Corey, Your telling us that, thats how your students get a certificate. In Pastry & Baking.
Your kidding us, right ? You mean all those years I spent working under Germans, and Austrians, and French Chefs were for nothing. I coulda been a Pastry Chef, or a Baker with just that. ?
And they tell me nothings wrong with the industry.
|By Chefspike (Chefspike) on Friday, February 22, 2002 - 09:01 pm: Edit|
and another thing, you don't get anywhere with just paper. Are you telling your students that.
It takes years of learning, from people who have been doing it for years.
What school is this so I know who not to hire.
|By Serf (Serf) on Friday, February 22, 2002 - 10:56 pm: Edit|
This is to Chefspike;
Since you are a Pastry Chef, & have studied under some of the finest chefs, where should I start my career? In a program that just covers pastry/baking in a general culinary program or one that specializes in it with a 2yr assoc degree. The Texas Culinary Academy just covers Baking/Pastry I & II for a total of 12 credit hours. I mean it may be nice to know all the basics of culinary with a general program, but am I just hurting my chances at a better opp with a more specific program.
Thanx in Advance for your insight.
|By Corey (Corey) on Friday, February 22, 2002 - 11:38 pm: Edit|
I mean it's just a certificate that says you know whats in the book. it's just a document thats says you understand what is covered in the book. i.e. study the book, take the test, get a certificate. no hands on or anything thou. but people tach both ways with these books, I went to a cooking school that made you go thru the books in a live kitchen. i.e. a certificate of completion that verifys that the student has taken the course. not a diploma. oh, god, yea, they still need hands on too, it's just like baking or cooking 101, a starting point. hell, I can get a doctorate for just a 40 week book study course.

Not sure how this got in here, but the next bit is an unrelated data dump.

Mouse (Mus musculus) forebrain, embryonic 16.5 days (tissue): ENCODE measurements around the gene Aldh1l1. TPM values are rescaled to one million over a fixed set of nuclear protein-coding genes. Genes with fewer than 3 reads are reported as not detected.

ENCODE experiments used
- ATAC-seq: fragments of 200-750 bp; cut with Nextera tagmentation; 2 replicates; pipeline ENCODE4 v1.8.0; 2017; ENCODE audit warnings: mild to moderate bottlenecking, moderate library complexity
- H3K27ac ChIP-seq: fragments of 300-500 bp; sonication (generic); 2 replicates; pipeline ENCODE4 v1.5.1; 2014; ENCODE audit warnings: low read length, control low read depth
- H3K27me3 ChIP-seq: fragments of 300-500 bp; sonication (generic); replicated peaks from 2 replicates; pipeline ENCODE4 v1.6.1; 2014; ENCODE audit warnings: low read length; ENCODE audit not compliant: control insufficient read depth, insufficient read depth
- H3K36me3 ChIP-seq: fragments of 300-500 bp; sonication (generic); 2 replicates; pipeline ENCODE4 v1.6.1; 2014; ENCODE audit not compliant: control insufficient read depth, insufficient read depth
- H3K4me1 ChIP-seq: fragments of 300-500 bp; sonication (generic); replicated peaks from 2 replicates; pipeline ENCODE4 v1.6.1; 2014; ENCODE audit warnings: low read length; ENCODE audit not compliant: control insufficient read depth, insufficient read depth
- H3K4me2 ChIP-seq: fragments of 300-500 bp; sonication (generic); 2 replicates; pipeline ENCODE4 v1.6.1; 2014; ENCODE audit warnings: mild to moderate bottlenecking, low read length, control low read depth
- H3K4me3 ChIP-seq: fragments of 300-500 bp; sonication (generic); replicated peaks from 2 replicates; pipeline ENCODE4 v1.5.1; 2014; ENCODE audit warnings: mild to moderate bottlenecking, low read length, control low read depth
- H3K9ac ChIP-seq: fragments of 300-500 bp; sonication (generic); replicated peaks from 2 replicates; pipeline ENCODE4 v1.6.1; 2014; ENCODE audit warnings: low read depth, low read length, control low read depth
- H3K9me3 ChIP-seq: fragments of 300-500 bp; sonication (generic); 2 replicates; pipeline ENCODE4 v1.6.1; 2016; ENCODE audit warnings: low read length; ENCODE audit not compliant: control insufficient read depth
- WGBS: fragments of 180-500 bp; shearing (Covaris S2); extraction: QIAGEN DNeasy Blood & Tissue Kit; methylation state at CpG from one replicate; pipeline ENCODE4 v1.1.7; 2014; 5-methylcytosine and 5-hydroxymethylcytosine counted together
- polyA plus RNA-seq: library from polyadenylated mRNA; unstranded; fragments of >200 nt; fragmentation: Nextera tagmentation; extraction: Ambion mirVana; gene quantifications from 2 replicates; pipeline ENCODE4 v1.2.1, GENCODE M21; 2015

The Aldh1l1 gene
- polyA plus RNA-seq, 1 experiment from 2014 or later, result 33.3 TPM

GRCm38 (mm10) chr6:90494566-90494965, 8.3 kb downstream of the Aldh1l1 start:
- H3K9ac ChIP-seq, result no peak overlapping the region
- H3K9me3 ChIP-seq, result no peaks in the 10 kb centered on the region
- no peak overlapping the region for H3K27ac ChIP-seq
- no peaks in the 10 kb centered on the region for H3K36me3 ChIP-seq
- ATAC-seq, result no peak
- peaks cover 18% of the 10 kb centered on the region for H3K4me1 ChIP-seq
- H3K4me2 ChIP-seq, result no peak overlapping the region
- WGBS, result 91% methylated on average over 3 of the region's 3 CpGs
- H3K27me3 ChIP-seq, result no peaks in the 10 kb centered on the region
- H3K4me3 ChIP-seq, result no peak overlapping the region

|By Chefspike (Chefspike) on Saturday, February 23, 2002 - 12:32 am: Edit|
Corey, then I don't understand the point of it.
It's useless. I think that should be pointed out to the students. It reminds me of this guy in the school I went to, this guy was amazing at book work, recipes, numbers, ect., but could not make a veal stock, or a custard for quiche, he became a manager, which would seem to me a perfect fit.
I've just known too many people in the biz that carry certificates and end up being not able to handle a lunch rush. I hope I'm being clear.
There was a time when you accomplished say butchering that the chef you were working for gave you a certificate, and he put his name on it. That ment something. I don't know if that happens today. I know that's how some schools in europe did it. Learn and do sugar, get paper, and so on. Please forgive me for what seemed like an attack, it wasen't.
I'll go get this book, maybe I'm mouthing off before I see.
|By Chefspike (Chefspike) on Saturday, February 23, 2002 - 01:18 am: Edit|
I don't know about the finest chef's, but the ones I did learn from were quite good. High production, Hotel work.